“Hey, that’s my motto, man. I love that motto because there’s a lot of people who look up to me,” Tindal said this week. “I’m not going to let two plays describe how my year’s been going because I’ve been playing great. Shoot, I’ve barely been even thrown at in the game as far as caught on. I gave two plays, gave up a holding call, but it’s about how you bounce back, man. [I] ended up picking up a big-time fumble, ended up scrapping receivers for the rest of the game, so just being a DB it’s how you responded, and I felt like I responded great.”
Last season, Tindal gave up the eventual game-winning touchdown in a 14-7 pass to the Wolverines. Rather than sulking during the game last weekend after the rough start, he fought through it.
“Ain’t going to lie, at first I was feeling bad, like ‘Man, I’m about to let my team down once again to the same team’” Tindal said, “but I had guys coming up to me, ‘Shoot, you’re good ‘DT,’ you’re good. We know you got us.’ Came back, they tried me a couple more times and it didn’t work, so I just had to stick to my technique and just trust myself, and I did.”
Tindal admitted he has grown up on the field in his time at Wisconsin, where once he would become angry if someone caught a pass off of a hitch pattern and go into a self-described “little zone” where he did not want to talk to anyone. That’s now changed with an added layer of setting an example as a senior for the younger cornerbacks, who will play a bigger role once he leaves Wisconsin after the season.
“I want them to look at me and be like, ‘Dang, ‘DT’ just got caught on but came back and act like nothing happened.’” Tindal said. “Just stuff like that just to show them a little more courage, and I feel like I did a good job of that.”
According to defensive coordinator Jim Leonhard, the biggest thing that he has seen with Tindal over the course of the last year is his confidence and how he has responded to giving up a big play or a situation not going his way.
“It was pretty awesome to see during a game that he knows what went wrong now,” Leonhard said, “and you hope players over the course of their year, course of their career really take that next step in understanding [that] ‘This is what went wrong, this is how I got to fix,’ and that should give you confidence.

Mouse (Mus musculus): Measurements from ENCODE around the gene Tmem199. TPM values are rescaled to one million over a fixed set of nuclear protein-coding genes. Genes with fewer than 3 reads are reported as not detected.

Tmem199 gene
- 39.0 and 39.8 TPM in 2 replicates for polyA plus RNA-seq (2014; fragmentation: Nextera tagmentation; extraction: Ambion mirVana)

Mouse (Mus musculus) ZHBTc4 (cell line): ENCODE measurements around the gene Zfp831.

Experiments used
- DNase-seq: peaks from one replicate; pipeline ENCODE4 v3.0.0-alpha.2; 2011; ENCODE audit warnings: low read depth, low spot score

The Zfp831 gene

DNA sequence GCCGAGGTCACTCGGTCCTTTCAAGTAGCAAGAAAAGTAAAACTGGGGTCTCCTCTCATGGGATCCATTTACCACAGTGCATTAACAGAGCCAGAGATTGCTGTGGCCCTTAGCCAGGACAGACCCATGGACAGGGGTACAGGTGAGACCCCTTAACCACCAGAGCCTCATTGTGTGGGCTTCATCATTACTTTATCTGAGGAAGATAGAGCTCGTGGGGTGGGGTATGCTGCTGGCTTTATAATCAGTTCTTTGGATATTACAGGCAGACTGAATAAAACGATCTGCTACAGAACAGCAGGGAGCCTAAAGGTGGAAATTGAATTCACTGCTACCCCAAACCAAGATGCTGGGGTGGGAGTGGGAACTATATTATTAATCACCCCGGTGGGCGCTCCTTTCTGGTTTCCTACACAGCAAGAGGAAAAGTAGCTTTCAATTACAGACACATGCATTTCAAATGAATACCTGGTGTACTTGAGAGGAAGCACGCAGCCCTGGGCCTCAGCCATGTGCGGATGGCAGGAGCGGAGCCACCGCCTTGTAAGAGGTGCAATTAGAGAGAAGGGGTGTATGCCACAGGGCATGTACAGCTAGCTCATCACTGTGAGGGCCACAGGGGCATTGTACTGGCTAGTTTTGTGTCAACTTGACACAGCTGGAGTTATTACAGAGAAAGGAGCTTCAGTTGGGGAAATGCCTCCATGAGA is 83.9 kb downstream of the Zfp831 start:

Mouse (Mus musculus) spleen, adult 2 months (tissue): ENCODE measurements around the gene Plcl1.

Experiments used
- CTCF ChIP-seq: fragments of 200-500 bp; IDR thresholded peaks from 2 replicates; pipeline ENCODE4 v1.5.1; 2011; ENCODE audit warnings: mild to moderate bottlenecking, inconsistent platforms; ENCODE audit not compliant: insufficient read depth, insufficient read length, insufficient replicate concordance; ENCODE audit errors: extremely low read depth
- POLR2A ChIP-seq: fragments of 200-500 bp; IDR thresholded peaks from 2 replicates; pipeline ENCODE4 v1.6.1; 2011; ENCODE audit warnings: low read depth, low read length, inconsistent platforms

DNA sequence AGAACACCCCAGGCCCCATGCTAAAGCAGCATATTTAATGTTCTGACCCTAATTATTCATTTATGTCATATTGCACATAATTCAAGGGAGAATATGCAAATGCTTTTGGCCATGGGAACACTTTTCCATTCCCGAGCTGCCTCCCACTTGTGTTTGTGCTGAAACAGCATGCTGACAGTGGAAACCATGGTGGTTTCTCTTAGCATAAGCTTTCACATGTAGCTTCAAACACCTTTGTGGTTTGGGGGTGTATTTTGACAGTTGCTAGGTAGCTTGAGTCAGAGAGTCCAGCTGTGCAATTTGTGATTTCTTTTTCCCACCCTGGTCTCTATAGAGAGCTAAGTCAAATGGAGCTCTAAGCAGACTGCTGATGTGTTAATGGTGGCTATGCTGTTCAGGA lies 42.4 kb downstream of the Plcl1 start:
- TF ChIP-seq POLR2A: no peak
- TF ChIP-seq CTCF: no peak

“That should give you a little bit more freedom to go out there and just play the game knowing that you know the answers. ‘I got beat, but this is what happened and it’s not going to happen again.’ I think he’s started to have that mentality, and I want those guys to be aggressive.”
Tindal’s time at Wisconsin is drawing to a close, as he will play in his 50th game on Saturday against Minnesota, but there’s so much more to play for these next two weekends with a group of players that could leave a lasting mark in school history.
Within his space in the Badgers’ locker room, a poster hangs showing a mix of Marvel and DC Comics characters eating together. In his eyes, it reminds him of this current team, “a bunch of guys, different guys, coming together to complete one cause.”
He believes this is the best team he has ever been a part of.
“I kick it with [offensive linemen Michael] Deiter and Beau [Benzschawel] all the time. I love Tyler [Biadasz], my dog ‘Tyler Badass,’ that’s what I call him,” Tindal said. “Our team is just close, man. Every position converses with each other, hangs out with each other. Shoot man, [redshirt freshman running back Garrett] Groshek and I are going to the movies Thursday, just stuff like that.
“It don’t matter about color on this team, don’t matter about where you’re from, what you been through. Everybody just loves each other, and that’s what makes us so great as a team.”
As for his newly, self-credited nickname, Tindal will continue to show he is worthy of the title for at least three more games in a Wisconsin uniform. According to him, a couple people now have started to call him that, including inside linebacker T.J. Edwards.
“It’s catching on. It’s coming on. I might get a tattoo when people start really calling me that.”